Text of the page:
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See detailFibroblast mitochondria in idiopathic Parkinson’s disease display morphological changes and enhanced resistance to depolarization
Krüger, Rejko UL; Balling, Rudolf UL; Antony, Paul UL et al

in Scientific Reports (2020)

Mitochondrial dysfunction is a hallmark in idiopathic Parkinson’s disease (IPD). Here, we established screenable phenotypes of mitochondrial morphology and function in primary fibroblasts derived from ... [more ▼]

Mitochondrial dysfunction is a hallmark in idiopathic Parkinson’s disease (IPD). Here, we established screenable phenotypes of mitochondrial morphology and function in primary fibroblasts derived from patients with IPD. Upper arm punch skin biopsy was performed in 41 patients with mid-stage IPD and 21 age-matched healthy controls. At the single-cell level, the basal mitochondrial membrane potential (Ψm) was higher in patients with IPD than in controls. Similarly, under carbonyl cyanide 4-(trifluoromethoxy)phenylhydrazone (FCCP) stress, the remaining Ψm was increased in patients with IPD. Analysis of mitochondrial morphometric parameters revealed significantly decreased mitochondrial connectivity in patients with IPD, with 9 of 14 morphometric mitochondrial parameters differing from those in controls. Significant morphometric mitochondrial changes included the node degree, mean volume, skeleton size, perimeter, form factor, node count, erosion body count, endpoints, and mitochondria count (all P-values < 0.05). These functional data reveal that resistance to depolarization was increased by treatment with the protonophore FCCP in patients with IPD, whereas morphometric data revealed decreased mitochondrial connectivity and increased mitochondrial fragmentation. [less ▲]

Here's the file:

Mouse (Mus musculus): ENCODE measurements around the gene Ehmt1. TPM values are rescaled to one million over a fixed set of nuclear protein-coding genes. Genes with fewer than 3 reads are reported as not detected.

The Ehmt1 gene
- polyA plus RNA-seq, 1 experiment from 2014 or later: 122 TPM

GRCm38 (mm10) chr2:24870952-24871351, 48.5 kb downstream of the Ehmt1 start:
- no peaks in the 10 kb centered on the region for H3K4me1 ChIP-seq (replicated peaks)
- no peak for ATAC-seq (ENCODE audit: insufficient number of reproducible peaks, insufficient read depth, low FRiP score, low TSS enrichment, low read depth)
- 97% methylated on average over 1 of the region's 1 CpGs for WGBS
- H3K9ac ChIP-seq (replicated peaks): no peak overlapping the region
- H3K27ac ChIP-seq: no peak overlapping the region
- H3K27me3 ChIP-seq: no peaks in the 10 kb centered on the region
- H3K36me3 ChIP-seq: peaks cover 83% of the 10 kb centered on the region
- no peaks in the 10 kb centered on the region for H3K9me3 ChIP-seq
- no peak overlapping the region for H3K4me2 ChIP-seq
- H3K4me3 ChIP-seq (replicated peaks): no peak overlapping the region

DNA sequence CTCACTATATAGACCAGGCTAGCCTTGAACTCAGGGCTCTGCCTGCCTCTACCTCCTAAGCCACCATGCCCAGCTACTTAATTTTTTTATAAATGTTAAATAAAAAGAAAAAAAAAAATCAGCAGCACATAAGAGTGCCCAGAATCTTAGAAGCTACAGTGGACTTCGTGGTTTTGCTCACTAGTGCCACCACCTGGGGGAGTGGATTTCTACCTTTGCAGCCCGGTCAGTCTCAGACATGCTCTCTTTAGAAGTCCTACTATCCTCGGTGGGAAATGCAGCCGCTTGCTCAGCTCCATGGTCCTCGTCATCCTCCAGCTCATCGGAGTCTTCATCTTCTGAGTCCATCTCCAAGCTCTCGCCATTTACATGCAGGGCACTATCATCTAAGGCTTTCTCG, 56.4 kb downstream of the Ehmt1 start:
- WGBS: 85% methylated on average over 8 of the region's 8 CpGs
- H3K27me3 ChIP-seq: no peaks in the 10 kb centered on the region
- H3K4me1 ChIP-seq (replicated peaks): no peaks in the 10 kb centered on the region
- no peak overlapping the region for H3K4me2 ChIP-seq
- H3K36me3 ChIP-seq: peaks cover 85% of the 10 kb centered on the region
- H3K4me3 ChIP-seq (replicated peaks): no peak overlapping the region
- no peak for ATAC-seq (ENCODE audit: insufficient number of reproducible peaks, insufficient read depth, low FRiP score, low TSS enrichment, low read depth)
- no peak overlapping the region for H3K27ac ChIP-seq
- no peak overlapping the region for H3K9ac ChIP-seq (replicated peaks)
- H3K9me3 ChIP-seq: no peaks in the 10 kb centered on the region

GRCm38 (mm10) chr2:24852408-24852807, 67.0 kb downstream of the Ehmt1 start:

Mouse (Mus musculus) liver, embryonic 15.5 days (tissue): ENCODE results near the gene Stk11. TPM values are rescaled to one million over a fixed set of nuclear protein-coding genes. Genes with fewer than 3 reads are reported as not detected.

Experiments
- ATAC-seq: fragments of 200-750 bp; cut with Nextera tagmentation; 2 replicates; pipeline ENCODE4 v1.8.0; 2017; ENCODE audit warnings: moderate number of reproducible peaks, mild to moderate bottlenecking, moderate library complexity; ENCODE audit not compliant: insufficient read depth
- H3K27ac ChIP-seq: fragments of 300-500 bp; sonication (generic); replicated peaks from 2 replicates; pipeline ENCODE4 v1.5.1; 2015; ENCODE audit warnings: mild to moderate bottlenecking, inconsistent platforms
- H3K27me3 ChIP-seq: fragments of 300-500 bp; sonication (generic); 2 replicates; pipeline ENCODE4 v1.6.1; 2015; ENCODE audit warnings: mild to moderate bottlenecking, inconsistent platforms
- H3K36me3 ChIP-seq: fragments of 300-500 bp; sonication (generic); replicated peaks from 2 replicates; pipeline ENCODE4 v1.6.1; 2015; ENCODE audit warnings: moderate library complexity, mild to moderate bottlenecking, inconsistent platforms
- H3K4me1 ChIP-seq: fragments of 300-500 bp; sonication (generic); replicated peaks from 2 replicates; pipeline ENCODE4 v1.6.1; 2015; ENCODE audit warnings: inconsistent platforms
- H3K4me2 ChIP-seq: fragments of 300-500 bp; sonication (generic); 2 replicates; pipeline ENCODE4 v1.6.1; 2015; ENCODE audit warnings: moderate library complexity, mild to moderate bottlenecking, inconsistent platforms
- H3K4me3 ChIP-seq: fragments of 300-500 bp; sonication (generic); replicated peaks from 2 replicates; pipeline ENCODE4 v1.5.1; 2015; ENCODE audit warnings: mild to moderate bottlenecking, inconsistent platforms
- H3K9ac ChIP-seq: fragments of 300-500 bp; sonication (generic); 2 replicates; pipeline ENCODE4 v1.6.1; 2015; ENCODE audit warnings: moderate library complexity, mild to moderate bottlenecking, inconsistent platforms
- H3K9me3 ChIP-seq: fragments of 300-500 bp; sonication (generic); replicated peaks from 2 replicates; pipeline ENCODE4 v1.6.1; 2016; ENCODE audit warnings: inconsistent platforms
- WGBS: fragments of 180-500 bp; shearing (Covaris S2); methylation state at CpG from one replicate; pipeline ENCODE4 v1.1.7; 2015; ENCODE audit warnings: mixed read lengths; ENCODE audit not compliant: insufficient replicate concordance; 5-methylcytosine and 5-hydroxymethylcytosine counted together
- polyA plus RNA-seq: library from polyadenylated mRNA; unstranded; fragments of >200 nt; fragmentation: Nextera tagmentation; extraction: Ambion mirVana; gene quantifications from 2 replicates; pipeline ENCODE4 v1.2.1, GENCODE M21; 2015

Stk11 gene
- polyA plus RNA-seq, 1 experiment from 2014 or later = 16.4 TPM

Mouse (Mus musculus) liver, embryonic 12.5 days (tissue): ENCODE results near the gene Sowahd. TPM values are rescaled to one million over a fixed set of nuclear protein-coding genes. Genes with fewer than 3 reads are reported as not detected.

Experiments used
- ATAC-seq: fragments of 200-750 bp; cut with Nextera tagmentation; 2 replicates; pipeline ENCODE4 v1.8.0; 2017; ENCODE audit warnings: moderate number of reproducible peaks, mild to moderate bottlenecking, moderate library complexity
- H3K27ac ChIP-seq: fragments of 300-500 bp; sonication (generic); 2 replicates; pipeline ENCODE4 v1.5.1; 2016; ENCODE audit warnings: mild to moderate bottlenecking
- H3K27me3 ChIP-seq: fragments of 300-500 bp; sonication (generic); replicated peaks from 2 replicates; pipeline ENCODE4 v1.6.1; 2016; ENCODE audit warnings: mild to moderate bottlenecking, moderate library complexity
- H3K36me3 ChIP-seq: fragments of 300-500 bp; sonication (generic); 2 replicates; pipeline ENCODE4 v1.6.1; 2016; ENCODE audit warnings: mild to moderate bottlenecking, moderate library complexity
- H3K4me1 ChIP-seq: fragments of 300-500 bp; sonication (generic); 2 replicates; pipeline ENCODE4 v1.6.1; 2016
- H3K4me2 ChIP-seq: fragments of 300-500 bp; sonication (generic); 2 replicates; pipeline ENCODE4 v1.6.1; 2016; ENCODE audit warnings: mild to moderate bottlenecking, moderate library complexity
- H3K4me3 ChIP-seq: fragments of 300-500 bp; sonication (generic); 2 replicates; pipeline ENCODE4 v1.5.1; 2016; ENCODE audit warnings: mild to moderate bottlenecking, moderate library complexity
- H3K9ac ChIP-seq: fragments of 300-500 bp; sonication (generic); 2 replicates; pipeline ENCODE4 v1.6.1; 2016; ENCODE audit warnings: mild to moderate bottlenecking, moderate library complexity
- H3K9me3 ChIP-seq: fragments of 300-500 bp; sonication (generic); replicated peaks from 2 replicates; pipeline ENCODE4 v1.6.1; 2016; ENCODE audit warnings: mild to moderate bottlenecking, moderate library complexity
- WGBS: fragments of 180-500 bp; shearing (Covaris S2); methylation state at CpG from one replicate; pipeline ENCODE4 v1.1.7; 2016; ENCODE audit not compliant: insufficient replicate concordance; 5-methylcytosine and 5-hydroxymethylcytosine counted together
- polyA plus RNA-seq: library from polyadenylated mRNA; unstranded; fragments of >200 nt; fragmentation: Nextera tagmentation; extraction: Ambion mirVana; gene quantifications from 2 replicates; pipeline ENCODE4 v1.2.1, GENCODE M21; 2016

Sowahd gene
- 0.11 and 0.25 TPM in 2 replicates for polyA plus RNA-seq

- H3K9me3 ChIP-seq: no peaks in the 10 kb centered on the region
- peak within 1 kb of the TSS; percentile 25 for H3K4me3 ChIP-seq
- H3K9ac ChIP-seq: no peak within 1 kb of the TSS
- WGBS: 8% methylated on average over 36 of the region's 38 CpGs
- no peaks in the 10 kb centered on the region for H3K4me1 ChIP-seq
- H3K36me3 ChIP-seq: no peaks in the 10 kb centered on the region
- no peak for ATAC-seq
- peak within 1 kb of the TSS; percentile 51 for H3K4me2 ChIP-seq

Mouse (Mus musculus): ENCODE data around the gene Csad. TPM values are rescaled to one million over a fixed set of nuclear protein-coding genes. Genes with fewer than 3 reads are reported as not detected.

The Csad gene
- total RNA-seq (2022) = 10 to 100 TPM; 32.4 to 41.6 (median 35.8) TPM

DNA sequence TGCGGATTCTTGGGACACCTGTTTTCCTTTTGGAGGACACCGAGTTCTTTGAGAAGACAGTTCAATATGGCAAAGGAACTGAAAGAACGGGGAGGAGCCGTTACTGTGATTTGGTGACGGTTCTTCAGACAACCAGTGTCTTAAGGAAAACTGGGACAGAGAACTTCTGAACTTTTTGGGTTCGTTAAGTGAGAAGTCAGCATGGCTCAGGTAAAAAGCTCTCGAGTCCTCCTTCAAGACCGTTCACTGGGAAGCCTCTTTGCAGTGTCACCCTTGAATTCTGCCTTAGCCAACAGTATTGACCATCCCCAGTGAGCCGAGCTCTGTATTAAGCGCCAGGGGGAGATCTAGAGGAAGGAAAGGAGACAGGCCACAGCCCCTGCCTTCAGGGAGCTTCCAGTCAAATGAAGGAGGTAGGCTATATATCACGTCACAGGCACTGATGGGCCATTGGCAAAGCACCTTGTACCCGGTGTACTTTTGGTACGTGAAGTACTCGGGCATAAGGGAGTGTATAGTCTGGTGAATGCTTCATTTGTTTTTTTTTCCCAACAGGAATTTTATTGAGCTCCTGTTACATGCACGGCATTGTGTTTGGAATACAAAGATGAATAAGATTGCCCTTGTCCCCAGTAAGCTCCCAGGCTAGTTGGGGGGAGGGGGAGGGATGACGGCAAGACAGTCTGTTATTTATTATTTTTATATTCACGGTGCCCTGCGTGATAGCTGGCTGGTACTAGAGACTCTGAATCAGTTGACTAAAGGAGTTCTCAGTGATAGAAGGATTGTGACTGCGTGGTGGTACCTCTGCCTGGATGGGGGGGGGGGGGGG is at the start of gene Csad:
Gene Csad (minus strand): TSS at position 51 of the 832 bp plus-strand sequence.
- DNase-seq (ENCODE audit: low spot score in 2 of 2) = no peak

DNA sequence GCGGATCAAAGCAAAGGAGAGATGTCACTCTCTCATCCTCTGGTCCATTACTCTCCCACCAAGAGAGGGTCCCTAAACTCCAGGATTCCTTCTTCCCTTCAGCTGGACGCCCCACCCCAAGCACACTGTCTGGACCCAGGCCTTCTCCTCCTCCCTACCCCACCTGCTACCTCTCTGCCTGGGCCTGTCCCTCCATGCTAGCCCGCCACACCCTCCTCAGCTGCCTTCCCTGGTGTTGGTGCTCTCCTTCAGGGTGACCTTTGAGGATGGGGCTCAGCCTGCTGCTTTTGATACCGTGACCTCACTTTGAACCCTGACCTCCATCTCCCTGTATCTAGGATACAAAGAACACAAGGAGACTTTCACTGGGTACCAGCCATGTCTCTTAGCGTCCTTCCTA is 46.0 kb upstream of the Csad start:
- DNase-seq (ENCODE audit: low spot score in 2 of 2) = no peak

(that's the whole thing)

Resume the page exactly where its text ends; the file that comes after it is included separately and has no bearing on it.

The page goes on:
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See detailMutations in RHOT1 disrupt ER-mitochondria contact sites interfering with calcium homeostasis and mitochondrial dynamics in Parkinson's disease.
Grossmann, Dajana UL; Berenguer, Clara UL; Bellet, Marie Estelle et al

in Antioxidants & redox signaling (2019)

OBJECTIVE: The outer mitochondrial membrane protein Miro1 is a crucial player in mitochondrial dynamics and calcium homeostasis. Recent evidence indicated that Miro1 mediates calcium-induced mitochondrial ... [more ▼]

OBJECTIVE: The outer mitochondrial membrane protein Miro1 is a crucial player in mitochondrial dynamics and calcium homeostasis. Recent evidence indicated that Miro1 mediates calcium-induced mitochondrial shape transition (MiST), which is a prerequisite for the initiation of mitophagy. Moreover, altered Miro1 protein levels have emerged as a shared feature of monogenic and sporadic Parkinson's disease (PD), but, so far, no disease-associated variants in RHOT1 have been identified. RESULTS: Here, for the first time, we describe heterozygous RHOT1 mutations in two PD patients (het c.815G>A; het c.1348C>T) and identified mitochondrial phenotypes with reduced mitochondrial mass in patient-derived cellular models. Both mutations lead to decreased ER-mitochondrial contact sites and calcium dyshomeostasis. As a consequence, energy metabolism was impaired, which in turn lead to increased mitophagy. CONCLUSION: In summary, our data support the role of Miro1 in maintaining calcium homeostasis and mitochondrial quality control in PD. [less ▲]

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See detailFunctional characterization of novel RhoT1 variants, which are associated with Parkinson's disease.